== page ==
Many, too many, moons ago I was an “Occupational Therapy Aide" at the New Jersey State Hospital in Trenton. There was a children's unit in this otherwise adult huge psychiatric facility, because there was nowhere else to send the state’s most disturbed young people. There was one opportunity the children had to leave their ward – to come down to the basement where I had my “OT shop" . This was actually decently furnished with carpentry tools and a wide array of craft and construction materials.
I was their entire “program". This was probably why these impulsive adolescent boys accepted my continued requirements for them to re-saw a crooked edge, to sand a piece of wood just a little more, to pull out and replace the hammered nail that bent over, to smooth out lumps of paint, to make sure the shellac covered the entire surface. Even this beat lying around upstairs doing nothing.
As the months went by, they developed some skills and their projects – the usual tie racks, bird houses, ashtrays, jewelry boxes, cutting boards – eft the shop complete and in quite presentable form. I was perturbed however, when I heard they were selling them to their unit attendants. “I hoped they would keep them or take them home", I commented to my supervisor who directed the “OT" department. “ Why"? snapped Miss Huebner, taking me aback. “If somebody wants to buy something they've made wouldn’t you think that’s good? These kids never had a chance to be productive!" As much as any of the wonderful advice I received from my supervisors and mentors in those days, I took this to heart.
While holiday time tends to encourage a person to recall old memories, this recollection was brought forth by today’s (December 19) issue of the New York Times. First I saw a squib about video games – a contemporary phenomenon and youth occupation that certainly makes us “activity freaks" – as Al Trieschman would have called us – uncomfortable. The writer pointed out that new medical findings that violent games lead to brain desensitization, and with heavy use, predispose to actual violence. So video games, when violent and overused, seem like one aspect of technology that is not healthy for our youth.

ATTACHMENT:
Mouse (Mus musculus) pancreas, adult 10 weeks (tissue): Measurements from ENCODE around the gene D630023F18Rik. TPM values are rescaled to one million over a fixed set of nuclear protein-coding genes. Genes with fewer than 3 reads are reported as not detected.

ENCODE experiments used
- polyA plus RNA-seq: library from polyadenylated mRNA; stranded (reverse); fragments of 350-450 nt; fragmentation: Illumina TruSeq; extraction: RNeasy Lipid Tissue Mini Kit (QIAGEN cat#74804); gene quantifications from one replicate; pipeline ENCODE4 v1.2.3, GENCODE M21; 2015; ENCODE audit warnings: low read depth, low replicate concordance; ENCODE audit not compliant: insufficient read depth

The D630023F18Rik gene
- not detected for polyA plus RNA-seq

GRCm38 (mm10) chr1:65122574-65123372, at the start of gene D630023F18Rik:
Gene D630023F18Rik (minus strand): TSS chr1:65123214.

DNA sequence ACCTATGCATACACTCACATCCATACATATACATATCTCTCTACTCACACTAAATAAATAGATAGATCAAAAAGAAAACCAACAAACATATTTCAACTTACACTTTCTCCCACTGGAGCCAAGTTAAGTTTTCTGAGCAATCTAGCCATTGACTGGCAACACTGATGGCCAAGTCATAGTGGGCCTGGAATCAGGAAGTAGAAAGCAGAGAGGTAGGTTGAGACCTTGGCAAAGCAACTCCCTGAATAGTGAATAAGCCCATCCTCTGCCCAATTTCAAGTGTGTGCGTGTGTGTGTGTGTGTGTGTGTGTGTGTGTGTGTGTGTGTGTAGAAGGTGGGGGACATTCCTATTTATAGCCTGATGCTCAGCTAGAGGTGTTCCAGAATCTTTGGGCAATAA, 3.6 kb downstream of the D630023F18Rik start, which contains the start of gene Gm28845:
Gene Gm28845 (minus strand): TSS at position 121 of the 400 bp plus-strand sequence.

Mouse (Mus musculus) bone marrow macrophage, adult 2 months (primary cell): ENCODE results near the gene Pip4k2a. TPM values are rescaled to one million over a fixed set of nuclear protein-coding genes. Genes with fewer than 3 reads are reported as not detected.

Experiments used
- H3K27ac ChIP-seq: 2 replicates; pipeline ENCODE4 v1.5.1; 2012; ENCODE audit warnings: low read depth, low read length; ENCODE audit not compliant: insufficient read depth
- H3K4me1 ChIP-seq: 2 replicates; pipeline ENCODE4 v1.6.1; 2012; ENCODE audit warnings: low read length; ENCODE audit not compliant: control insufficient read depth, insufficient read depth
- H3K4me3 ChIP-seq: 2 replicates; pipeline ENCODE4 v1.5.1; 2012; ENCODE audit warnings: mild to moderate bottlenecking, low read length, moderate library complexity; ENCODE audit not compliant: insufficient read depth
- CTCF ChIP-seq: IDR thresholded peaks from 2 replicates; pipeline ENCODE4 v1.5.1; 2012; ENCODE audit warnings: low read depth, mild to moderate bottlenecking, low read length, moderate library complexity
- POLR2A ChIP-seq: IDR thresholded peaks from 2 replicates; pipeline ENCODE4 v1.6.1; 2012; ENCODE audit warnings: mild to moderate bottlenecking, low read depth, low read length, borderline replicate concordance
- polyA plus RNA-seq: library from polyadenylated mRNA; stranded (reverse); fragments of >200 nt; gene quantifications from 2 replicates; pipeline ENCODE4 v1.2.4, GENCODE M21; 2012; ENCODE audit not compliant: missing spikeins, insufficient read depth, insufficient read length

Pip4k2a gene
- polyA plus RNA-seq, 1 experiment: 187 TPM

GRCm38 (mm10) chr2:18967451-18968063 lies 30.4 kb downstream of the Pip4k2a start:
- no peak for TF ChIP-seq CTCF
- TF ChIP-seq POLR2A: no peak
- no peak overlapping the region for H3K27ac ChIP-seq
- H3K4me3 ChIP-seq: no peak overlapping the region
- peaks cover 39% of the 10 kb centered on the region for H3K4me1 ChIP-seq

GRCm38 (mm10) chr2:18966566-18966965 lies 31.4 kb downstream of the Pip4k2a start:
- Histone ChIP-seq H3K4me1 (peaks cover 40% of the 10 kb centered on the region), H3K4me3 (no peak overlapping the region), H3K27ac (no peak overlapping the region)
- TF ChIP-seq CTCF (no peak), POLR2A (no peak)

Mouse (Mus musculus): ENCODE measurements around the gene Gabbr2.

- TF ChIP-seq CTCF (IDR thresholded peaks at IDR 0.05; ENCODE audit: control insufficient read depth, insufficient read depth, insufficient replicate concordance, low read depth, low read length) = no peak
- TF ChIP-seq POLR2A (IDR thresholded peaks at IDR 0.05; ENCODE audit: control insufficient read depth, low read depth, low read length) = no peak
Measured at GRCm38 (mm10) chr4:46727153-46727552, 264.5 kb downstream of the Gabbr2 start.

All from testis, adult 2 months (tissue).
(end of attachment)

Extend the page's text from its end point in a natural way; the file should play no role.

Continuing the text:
Then I came upon an article describing how Mississippi, among the poorest states in country, could not afford to place internet connected computers in many of its classrooms. So a special program was set up to teach computer engineering in various schools with a mission to build 6,000 computers and have an online computer in every classroom by the end of the year. Who would build these computers? High school students. There is a photograph of a huge room filled with computer skeletons and components; and industrious youth, males and females, bent over them with tiny tools in hand. Wow! I thought. What a marvelous idea. The schools get their computers, and the students acquire marketable skills. But they also got something not directly quantifiable – the sense of becoming knowledgeable and competent in a useful area of endeavor, of being a part of something larger than oneself, and the kind of real self esteem that comes only from having accomplished something and having that accomplishment reflected back from the external world.
The moral of this Soapbox column? Certainly why I continue to love activities – because they make us productive. And why I always importune my students to read the major newspapers – especially the New York Times – if they really want to know what’s going on in the world that pertains to children and youth. Finally, the value of old memories and teachings. Technology may indeed change and change us, but some things – the meaning of being productive if we know how to provide the opportunities – will always be so.